The war in Ukraine has raised the spectre not only of Russia’s disintegration but also of a catastrophic nuclear confrontation.
The weekend rebellion by the Wagner Group chief, Yevgeny Prigozhin, has shone a harsh spotlight on the apparently fragile state of the regime of the Russian president, Vladimir Putin. While Prigozhin soon agreed to stand down, and ordered his mercenary army to halt its advance on Moscow, the warlord-led uprising highlights, yet again, the imminent and existential risks that an aggressive and unstable nuclear power poses to the world.
Since Russia’s full-scale invasion of Ukraine began last year—and especially since it became clear that Putin would not secure the quick victory he apparently expected—a nightmare scenario has loomed. Putin could be driven from power, leaving behind a fragmented Russia where various ‘warlords’ compete for power—including control of the world’s largest nuclear arsenal.
When Prigozhin accused Russia’s military of attacking Wagner Group encampments, seized control of Russia’s Southern Military District headquarters in Rostov-on-Don and ordered his mercenaries to march on Moscow, this scenario appeared likely. Although this particular coup did not materialise, there is no guarantee that another will not follow, especially in light of the support Prigozhin seems to enjoy among some segments of Russia’s population.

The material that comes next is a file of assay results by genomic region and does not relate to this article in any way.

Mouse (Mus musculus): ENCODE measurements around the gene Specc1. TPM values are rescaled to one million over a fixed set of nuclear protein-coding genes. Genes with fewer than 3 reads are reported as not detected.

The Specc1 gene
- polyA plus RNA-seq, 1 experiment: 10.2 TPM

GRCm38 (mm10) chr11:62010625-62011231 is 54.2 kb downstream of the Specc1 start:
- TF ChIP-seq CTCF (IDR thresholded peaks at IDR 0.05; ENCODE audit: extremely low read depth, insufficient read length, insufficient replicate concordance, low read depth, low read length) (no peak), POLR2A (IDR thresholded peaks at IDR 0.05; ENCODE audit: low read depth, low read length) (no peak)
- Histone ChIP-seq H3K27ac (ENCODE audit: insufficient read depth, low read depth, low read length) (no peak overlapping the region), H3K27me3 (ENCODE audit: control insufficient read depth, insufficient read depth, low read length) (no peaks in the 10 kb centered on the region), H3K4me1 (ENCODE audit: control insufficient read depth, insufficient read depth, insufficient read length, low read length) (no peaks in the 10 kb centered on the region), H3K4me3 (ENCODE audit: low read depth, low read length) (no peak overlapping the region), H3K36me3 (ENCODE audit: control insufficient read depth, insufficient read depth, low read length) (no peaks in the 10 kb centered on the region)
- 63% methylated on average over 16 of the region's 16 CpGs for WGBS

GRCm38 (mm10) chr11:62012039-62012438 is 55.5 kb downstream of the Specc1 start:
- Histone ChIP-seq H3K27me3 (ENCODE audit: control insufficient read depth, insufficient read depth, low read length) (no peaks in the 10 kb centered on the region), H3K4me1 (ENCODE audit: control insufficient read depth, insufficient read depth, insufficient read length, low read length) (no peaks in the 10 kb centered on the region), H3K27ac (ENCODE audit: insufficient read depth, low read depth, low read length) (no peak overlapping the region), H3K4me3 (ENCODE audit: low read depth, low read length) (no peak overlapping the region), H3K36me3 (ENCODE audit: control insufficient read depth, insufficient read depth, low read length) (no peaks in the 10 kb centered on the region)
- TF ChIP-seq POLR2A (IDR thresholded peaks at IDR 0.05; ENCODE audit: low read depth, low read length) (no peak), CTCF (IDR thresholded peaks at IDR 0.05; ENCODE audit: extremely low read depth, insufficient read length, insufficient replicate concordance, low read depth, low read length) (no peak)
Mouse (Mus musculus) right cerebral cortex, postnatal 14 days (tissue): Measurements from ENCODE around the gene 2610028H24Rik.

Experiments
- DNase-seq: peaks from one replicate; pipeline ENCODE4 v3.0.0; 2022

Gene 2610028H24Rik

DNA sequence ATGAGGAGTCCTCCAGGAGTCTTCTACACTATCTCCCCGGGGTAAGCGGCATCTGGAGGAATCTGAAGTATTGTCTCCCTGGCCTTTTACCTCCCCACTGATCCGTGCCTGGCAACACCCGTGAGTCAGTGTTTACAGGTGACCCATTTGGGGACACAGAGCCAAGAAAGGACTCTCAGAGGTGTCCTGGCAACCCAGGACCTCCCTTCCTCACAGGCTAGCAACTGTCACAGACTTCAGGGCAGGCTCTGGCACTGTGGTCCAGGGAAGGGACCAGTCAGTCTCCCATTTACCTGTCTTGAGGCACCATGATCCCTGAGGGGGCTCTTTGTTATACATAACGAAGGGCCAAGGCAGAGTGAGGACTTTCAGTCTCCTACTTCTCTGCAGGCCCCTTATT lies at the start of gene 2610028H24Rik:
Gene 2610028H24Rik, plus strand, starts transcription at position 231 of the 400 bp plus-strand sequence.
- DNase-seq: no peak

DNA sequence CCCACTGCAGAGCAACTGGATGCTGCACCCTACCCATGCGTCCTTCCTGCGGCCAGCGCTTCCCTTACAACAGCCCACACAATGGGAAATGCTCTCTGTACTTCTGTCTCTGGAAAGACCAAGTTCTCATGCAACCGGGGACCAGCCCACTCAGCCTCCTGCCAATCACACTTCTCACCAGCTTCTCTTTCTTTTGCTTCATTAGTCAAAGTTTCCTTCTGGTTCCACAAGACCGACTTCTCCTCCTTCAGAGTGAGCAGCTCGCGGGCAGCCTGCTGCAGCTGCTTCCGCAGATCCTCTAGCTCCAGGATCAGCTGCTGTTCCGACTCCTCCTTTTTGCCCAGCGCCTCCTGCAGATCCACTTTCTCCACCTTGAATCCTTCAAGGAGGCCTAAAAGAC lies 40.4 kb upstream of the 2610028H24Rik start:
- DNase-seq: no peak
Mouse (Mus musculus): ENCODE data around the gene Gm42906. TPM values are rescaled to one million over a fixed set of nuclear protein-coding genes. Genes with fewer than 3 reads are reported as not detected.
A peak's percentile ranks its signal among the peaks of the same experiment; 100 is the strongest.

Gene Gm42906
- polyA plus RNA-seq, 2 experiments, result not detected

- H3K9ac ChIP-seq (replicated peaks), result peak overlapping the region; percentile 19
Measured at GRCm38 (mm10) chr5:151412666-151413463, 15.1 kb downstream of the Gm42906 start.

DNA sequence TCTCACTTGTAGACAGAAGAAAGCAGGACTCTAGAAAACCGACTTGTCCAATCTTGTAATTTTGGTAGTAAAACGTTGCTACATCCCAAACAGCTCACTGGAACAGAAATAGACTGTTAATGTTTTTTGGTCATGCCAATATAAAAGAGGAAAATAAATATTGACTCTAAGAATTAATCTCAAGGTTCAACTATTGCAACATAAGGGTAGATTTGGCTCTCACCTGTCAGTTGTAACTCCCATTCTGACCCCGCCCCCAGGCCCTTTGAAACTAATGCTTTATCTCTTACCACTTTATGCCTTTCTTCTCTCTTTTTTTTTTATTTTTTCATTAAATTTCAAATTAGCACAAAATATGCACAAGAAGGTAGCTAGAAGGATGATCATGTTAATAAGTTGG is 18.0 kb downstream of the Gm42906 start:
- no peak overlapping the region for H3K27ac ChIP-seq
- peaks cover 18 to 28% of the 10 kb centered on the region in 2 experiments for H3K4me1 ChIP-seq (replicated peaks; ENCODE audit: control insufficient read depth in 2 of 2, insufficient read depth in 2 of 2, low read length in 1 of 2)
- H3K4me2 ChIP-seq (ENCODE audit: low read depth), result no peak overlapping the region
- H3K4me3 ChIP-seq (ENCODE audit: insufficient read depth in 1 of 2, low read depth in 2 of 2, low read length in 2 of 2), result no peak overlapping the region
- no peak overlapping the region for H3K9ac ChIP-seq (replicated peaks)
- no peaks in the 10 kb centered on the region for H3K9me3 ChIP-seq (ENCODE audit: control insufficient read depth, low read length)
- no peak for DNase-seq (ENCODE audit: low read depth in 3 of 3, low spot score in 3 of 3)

But even if Putin remains in the Kremlin, Russian nuclear weapons pose an imminent risk. After all, it is the threat of nuclear escalation that has prevented the west from intervening militarily to defend Ukraine and forced the North Atlantic Treaty Organization to calibrate carefully the timing and nature of military support for Ukrainian fighters.
In fact, Putin has repeatedly reminded the west to tread lightly. In 2014—the year Russia invaded the Donbas region of eastern Ukraine and annexed Crimea—Russia altered its military doctrine to include first use of nuclear weapons in response to a conventional attack that threatens the existence of the Russian state. Four years later, Putin reiterated his commitment to that principle. Yes, it would be a ‘global catastrophe’, he explained, but a world without Russia need not exist at all.
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Putin has ramped up his nuclear sabre-rattling. Last September, his speech announcing the annexation of four more Ukrainian oblasts was peppered with blistering denunciations of America’s military record—including its status as the only country ever to have used nuclear weapons.
Earlier this month, Putin again confirmed his willingness to use nuclear weapons to protect the ‘existence of the Russian state’, its ‘territorial integrity, independence and sovereignty’. He also noted that he considered Russia’s massive arsenal to amount to a ‘competitive advantage’ against NATO. In February, Russia withdrew from New Start, its last remaining nuclear-arms-control treaty with the United States.
Putin’s provocative nuclear rhetoric has lately been echoed by other high-profile Russians. In a recent commentary, the honorary chair of Russia’s Council on Foreign and Defence Policy, Sergei Karaganov, made the case for pre-emptive nuclear strikes. By hitting ‘a bunch of targets in a number of countries’, he argued, Russia could ‘bring those who have lost their mind to reason’ and ‘break the west’s will’.